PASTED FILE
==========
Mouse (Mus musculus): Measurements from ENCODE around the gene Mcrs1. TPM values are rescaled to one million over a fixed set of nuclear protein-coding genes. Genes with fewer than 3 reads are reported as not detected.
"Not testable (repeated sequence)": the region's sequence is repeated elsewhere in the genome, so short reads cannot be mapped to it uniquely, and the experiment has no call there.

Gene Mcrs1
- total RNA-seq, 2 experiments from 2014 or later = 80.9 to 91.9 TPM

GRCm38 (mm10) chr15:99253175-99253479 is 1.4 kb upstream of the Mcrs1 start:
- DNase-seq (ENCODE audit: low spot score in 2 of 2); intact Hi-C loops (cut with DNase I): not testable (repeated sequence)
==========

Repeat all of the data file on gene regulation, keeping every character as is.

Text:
Mouse (Mus musculus): Measurements from ENCODE around the gene Mcrs1. TPM values are rescaled to one million over a fixed set of nuclear protein-coding genes. Genes with fewer than 3 reads are reported as not detected.
"Not testable (repeated sequence)": the region's sequence is repeated elsewhere in the genome, so short reads cannot be mapped to it uniquely, and the experiment has no call there.

Gene Mcrs1
- total RNA-seq, 2 experiments from 2014 or later = 80.9 to 91.9 TPM

GRCm38 (mm10) chr15:99253175-99253479 is 1.4 kb upstream of the Mcrs1 start:
- DNase-seq (ENCODE audit: low spot score in 2 of 2); intact Hi-C loops (cut with DNase I): not testable (repeated sequence)